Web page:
News / Health

    Climate Information Can Protect Public Health

    Michel Jarraud, Secretary-General of the World Meteorological Organization (file)Michel Jarraud, Secretary-General of the World Meteorological Organization (file)
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    Michel Jarraud, Secretary-General of the World Meteorological Organization (file)
    Michel Jarraud, Secretary-General of the World Meteorological Organization (file)
    Lisa Schlein
    Climate information and weather forecasts can help prevent or prepare ways to offset disease epidemics and improve health, according to a new U.N. report.  The World Meteorological Organization and World Health Organization have published the first Atlas of Health and Climate.

    The World Meteorological Organization says climate change is altering the magnitude, frequency and duration of extreme weather events.  As the world's climate continues to change, it warns hazards to human health are increasing.

    WMO scientists note droughts, floods and cyclones affect the health of millions of people each year.  Climate variability and extreme conditions such as floods can trigger epidemics of diseases, such as diarrhea, malaria, dengue and meningitis-diseases, which cause death and suffering for millions of people.

    WMO Secretary-General Michel Jarraud says climate services have been under-utilized for public health.  He says the Atlas of Health and Climate shows stronger cooperation between the meteorological and health communities can affect the health of societies in a profound way.

    "Let me give you an example which is more directly related to the work of WMO," said Jarraud. "Climate information about the risk of floods and cyclones, which is routinely prepared by national meteorological services, involve millions of peoples around the world."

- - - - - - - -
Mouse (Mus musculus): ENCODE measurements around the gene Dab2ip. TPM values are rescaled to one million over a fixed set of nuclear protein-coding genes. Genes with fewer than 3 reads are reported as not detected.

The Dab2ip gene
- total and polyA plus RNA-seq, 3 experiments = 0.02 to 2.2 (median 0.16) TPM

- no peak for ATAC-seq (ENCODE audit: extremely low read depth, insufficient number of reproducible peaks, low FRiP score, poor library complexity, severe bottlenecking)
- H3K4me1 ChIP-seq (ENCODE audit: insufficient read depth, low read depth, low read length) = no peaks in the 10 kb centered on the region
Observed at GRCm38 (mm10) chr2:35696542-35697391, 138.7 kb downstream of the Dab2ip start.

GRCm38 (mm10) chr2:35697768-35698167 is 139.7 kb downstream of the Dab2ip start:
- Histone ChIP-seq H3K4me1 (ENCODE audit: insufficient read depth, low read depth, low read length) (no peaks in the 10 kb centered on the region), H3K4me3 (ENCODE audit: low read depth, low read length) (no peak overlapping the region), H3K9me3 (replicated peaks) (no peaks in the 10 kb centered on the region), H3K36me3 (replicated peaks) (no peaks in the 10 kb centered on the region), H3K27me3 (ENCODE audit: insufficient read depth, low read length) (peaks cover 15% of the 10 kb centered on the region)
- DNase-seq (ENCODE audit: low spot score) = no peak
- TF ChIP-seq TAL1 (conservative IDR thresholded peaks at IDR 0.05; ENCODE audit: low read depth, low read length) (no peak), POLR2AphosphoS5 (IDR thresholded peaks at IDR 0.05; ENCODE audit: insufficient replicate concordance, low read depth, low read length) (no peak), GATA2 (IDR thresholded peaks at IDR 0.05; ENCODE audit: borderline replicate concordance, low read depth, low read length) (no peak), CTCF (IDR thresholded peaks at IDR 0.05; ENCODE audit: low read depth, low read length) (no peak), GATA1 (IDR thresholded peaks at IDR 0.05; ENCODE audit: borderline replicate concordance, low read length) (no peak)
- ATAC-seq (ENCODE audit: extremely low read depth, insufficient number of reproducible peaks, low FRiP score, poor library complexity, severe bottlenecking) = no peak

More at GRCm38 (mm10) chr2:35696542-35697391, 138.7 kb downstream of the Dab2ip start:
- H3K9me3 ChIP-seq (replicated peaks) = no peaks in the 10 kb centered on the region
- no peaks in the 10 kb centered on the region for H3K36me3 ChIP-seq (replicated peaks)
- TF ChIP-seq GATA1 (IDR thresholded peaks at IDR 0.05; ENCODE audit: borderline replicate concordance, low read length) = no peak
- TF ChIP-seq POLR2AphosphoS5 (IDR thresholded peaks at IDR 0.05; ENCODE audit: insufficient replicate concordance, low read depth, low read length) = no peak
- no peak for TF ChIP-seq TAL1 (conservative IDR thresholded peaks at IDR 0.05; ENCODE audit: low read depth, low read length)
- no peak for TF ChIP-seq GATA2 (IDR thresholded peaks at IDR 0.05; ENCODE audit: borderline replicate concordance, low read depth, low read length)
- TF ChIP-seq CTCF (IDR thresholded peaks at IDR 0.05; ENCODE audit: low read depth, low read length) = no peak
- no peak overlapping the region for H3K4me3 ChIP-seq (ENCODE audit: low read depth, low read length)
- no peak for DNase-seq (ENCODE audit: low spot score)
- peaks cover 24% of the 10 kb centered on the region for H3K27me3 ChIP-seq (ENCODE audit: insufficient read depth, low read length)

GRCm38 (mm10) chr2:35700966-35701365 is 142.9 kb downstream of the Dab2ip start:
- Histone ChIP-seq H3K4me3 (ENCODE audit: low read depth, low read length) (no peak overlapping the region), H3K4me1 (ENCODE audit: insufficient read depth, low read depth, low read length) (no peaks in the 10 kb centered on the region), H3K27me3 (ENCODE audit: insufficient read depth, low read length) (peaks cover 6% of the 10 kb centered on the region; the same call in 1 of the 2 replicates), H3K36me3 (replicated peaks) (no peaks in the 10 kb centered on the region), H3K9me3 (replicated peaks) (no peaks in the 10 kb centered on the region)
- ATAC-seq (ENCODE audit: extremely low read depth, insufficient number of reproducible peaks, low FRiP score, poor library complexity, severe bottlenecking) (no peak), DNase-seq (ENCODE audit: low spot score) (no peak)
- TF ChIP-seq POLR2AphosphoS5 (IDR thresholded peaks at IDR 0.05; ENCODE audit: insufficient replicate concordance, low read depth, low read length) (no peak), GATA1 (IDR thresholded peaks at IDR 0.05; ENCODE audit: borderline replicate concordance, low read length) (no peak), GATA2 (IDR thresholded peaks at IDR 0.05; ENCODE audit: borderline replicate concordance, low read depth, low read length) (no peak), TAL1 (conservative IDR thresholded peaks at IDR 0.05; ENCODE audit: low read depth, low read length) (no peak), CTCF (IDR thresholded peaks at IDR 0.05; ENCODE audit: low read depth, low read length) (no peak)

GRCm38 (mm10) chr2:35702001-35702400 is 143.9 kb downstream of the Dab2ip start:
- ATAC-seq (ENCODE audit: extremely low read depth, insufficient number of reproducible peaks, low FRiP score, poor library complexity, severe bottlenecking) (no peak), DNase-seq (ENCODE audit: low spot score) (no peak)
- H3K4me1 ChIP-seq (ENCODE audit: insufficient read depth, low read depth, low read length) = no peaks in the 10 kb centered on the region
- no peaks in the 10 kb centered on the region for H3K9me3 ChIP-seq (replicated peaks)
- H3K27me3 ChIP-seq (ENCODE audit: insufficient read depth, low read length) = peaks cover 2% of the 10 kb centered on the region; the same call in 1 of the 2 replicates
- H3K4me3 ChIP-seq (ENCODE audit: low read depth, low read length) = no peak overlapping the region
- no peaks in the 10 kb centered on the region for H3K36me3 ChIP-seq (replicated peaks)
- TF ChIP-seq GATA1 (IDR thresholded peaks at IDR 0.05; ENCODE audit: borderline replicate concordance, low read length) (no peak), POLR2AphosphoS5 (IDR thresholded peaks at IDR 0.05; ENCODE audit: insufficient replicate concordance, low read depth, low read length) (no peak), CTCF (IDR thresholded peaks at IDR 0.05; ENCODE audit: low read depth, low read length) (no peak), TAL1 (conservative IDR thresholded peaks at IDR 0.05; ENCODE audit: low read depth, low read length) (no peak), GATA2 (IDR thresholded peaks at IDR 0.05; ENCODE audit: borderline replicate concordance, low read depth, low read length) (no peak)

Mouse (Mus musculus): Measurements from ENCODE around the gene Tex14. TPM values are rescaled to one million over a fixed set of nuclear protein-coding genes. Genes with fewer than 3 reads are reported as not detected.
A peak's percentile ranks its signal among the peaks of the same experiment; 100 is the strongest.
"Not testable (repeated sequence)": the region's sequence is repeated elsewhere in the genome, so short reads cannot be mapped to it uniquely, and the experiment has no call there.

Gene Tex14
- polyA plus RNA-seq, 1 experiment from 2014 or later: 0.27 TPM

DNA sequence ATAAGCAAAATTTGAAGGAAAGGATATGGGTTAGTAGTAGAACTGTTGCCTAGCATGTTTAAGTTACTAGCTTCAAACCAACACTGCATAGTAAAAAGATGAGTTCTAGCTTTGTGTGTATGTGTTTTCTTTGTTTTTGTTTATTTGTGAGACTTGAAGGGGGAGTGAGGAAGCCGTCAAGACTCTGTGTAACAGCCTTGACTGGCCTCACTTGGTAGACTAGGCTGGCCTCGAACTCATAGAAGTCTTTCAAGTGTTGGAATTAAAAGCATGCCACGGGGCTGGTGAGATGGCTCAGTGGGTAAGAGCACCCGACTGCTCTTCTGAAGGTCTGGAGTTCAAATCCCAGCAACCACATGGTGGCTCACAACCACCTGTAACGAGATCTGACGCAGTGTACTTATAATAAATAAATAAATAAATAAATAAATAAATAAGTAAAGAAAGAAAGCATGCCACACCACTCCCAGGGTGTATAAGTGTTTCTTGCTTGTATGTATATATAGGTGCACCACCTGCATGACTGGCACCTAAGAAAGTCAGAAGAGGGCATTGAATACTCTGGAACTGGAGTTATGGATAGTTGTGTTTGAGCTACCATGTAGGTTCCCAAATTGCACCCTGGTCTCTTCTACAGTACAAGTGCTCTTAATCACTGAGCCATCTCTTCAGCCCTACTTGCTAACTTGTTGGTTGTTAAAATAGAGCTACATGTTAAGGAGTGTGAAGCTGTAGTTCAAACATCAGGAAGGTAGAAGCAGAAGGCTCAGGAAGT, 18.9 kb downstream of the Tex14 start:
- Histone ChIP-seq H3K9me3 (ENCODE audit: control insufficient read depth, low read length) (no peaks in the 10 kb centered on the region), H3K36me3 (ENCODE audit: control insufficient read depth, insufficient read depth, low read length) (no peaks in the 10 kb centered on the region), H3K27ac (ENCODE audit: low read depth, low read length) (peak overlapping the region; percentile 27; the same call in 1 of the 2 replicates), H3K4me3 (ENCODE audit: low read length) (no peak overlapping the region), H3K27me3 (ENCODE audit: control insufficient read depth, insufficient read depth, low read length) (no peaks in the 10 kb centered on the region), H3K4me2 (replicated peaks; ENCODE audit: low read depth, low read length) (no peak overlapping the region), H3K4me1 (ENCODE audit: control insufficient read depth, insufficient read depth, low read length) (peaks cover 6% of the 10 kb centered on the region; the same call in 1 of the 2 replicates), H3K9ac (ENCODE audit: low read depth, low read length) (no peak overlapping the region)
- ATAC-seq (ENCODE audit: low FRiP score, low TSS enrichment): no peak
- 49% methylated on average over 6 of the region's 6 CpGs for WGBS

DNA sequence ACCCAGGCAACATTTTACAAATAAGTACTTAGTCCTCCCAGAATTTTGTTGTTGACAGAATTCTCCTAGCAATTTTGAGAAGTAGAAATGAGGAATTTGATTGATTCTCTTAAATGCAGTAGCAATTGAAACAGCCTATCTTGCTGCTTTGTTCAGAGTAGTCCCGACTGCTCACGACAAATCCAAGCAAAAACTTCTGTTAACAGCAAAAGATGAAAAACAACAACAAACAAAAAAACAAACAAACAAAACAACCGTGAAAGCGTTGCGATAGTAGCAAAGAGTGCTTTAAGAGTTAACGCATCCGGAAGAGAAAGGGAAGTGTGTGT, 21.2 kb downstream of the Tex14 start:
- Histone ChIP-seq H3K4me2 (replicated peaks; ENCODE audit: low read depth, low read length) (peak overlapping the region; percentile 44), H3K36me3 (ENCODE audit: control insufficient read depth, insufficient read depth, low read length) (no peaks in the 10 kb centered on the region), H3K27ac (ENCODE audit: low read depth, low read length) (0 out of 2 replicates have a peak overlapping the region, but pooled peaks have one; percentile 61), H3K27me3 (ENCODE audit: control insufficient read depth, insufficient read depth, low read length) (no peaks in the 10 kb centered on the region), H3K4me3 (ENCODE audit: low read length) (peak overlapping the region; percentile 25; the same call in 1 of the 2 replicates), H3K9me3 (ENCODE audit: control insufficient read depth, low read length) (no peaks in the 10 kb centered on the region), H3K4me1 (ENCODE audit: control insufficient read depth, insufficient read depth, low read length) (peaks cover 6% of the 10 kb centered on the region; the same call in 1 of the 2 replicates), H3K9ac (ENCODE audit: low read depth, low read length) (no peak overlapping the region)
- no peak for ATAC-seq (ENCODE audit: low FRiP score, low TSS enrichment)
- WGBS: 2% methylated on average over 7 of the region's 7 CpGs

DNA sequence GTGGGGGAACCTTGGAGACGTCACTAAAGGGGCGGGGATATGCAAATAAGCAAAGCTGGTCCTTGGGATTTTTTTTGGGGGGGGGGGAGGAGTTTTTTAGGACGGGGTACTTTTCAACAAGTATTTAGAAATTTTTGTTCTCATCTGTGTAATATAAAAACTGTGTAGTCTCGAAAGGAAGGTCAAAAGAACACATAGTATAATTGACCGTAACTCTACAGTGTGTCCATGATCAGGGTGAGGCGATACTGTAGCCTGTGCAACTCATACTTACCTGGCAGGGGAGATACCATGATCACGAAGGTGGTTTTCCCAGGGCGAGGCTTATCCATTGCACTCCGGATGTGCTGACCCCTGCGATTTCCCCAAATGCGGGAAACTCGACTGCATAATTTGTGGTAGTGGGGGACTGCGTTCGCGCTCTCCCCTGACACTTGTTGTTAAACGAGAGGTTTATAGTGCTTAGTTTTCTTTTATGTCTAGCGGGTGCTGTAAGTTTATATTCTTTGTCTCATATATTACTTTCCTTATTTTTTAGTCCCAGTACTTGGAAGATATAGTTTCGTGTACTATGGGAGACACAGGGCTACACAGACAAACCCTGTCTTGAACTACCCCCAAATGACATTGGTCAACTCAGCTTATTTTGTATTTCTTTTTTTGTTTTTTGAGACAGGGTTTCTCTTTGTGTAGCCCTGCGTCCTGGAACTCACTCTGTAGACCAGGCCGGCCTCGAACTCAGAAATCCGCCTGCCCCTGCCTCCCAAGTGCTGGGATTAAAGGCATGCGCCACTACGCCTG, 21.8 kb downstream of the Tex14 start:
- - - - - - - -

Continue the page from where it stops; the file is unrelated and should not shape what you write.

Director-General of the World Health Organization, Margaret Chan says her organization enthusiastically embraces collaboration with the World Meteorological Organization.   Much WHO work is focused in Africa, and Dr. Chan says climate predictions are having a beneficial impact on health in sub-Saharan Africa.  

    For example, she says every year hot and dusty winds blow across the meningitis belt that covers 20 countries in sub-Saharan Africa.  She says every year many children under age 15 die or are mentally damaged from this terrible disease.

    "What we do now is in advance of the coming of the wind, because of this climate information it allows us to do early warnings," said Chan. "So, what do we do?  We pre-position and make sure that a vaccination campaign takes place before the coming of the wind so children are protected.  So, that is one specific example."  

    The Atlas has numerous maps, tables and graphs that make the links between health and climate more explicit.  It notes in some locations the incidence of infectious diseases vary depending on weather and climate conditions.  It says stronger climate services in endemic countries can help predict the onset, intensity and duration of epidemics.

    The Atlas presents many case studies, one of the most dramatic examples of how climate preparation can save lives occurred in Bangladesh.  In 1970, about half a million people lost their lives in cyclones that hit Bangladesh.  Thanks to improved early warning systems and preparedness, the cyclone death toll in 2007 was reduced to 3,000.

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